Don’t we all have this question—the question about God?
Where are you, God?
I can’t see you. … I can’t feel you. … Are you there? … Where are you? And if you are there, then let yourself be seen, let yourself be felt, let yourself be experienced. Show your presence.
Where are you, God? How can I experience you?
Perhaps we are tempted at first to respond with stock answers. God is here and is there—in creation, in the world, in nature, in human beings and their actions, in the Church and in everything that happens within it; nothing is without God.
But we soon sense that this is a theoretical, learned response, rather than an answer arising from our own life experience.
Where is God in our lives, in my life? Where do I experience God? I seek God in my life, and in doing so, I discover that my experience of God has a double aspect: the experience of the presence and the absence—or, as scripture expresses it, the presence and the hiddenness—of God.
Which of us hasn’t already in some way or other experienced in our lives that God is there, is present—be it in meeting with people, in being freed from guilt, in being rescued from need, or in the strength to withstand suffering and darkness—even if the Lord’s presence becomes perceptible only in retrospect?
Yet the deeper and more lasting experiences of our life are probably the dark stretches, the parched stretches of daily life, the experience of suffering, abandonment, loneliness, inner and outer need in a person’s life.
Days, weeks, months, years, in which this question accompanies us: Where is God? … Where are you? … Aren’t you there?
And it is often a very long time before we see and perceive that it was precisely here that God was present, and that these times, too, passed through God’s hands.
Sister Gemma of the Obedience of Jesus Hinricher, O.C.D.
Sister Gemma of the Obedience of Jesus, OCD, born Ursula Hinricher on 4 January 1932 in Münster, Germany, studied theology and philosophy in Münster before entering the Carmel in Pützchen (Bonn) in 1959. She was professed in 1960, and in 1964 she and other sisters from Pützchen founded the Carmel of the Precious Blood on the site of the former concentration camp in Dachau. Sister Gemma was Prioress of this foundation from 1970 until 1982.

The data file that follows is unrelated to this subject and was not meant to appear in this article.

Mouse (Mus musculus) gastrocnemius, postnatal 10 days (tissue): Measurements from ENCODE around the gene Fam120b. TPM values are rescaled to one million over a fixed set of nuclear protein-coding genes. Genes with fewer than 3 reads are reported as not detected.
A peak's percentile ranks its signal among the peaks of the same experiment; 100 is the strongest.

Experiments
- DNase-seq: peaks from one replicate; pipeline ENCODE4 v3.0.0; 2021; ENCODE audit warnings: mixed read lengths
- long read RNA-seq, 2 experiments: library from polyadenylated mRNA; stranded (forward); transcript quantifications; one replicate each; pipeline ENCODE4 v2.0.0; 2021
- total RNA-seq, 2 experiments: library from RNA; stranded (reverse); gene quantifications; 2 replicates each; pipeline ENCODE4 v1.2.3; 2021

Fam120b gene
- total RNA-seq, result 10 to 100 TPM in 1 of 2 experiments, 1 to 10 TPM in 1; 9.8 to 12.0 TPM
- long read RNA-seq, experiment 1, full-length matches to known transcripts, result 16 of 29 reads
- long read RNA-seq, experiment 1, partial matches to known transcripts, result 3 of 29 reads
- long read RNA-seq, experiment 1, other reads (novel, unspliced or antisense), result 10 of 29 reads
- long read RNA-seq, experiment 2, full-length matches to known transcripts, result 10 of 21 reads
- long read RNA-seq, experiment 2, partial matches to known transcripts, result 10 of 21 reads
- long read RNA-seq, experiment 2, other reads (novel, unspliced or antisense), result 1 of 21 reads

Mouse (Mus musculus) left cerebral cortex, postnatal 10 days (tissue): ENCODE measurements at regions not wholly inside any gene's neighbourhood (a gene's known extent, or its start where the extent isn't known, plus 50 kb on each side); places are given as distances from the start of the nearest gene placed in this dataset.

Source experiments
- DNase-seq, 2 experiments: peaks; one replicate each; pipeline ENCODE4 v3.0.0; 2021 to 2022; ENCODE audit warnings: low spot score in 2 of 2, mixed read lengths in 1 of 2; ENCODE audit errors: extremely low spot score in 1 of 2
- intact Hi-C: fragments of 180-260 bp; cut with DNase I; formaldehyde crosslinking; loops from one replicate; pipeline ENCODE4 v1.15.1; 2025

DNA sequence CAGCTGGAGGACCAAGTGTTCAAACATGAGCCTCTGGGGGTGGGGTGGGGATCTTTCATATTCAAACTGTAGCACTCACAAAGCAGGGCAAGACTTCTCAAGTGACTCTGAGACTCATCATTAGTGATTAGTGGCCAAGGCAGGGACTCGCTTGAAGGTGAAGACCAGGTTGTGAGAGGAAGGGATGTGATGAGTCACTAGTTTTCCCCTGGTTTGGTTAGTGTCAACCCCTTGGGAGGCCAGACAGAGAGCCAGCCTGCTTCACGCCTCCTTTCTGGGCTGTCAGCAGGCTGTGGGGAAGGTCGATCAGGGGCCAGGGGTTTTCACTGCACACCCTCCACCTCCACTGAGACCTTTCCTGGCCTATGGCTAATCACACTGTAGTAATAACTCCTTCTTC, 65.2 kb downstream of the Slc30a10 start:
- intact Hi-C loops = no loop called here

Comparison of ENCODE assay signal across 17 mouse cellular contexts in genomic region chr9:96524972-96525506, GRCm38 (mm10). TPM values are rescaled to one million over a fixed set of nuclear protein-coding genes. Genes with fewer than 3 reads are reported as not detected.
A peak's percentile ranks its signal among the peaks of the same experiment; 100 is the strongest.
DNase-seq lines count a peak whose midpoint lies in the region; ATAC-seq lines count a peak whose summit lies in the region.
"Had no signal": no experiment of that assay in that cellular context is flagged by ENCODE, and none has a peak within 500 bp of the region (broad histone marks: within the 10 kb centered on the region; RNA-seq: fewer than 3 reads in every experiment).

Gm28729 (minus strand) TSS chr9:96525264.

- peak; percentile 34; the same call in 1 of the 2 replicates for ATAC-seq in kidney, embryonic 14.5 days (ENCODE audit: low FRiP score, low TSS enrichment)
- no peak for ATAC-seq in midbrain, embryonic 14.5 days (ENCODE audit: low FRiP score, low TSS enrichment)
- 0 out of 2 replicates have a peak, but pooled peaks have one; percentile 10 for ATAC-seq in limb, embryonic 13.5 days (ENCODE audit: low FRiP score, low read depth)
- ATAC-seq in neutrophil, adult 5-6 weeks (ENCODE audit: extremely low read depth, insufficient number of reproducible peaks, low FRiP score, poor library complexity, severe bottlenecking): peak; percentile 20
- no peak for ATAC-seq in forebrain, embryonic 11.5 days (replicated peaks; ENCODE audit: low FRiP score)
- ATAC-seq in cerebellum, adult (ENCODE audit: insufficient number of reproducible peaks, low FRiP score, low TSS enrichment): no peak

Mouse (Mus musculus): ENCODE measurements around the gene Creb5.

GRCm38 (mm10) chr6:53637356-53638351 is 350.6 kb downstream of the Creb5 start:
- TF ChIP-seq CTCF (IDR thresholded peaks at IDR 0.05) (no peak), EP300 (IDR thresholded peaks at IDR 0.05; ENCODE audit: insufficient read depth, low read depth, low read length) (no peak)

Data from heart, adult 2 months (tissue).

In 1982, she and eleven other sisters from Dachau founded the Carmel Regina Martyrum in Berlin, a short distance from Plötzensee Prison. Founded in the nineteenth century, this prison became an execution site from the time the National Socialists came to power in 1933 until the end of the Second World War. Members of the resistance movement from Germany and elsewhere, such as Father Alfred Delp, SJ, were beheaded or hanged at Plötzensee Prison.
As Archbishop of Munich, Pope Benedict XVI supported these Discalced Carmelite nuns in their apostolate of reconciliation. In 1982, he awarded the Romano-Guardini Prize to Sr. Gemma.
Sister Gemma was Prioress of the Carmel in Berlin from its foundation until her passing; she saw the fall of the Berlin Wall before her death on 4 August 1990.
Hinricher, G 2010, God and Darkness: A Carmelite Perspective, translated by Avis, M, SLG Press, Oxford.
Featured image: Joseph Cardinal Ratzinger presented the Romano-Guardini Prize of the Catholic Academy in Bavaria on 27 June 1982, which for the first time was awarded to a woman, Sr. Gemma Hinricher, OCD. Image credit: ©KNA via katholisch.de
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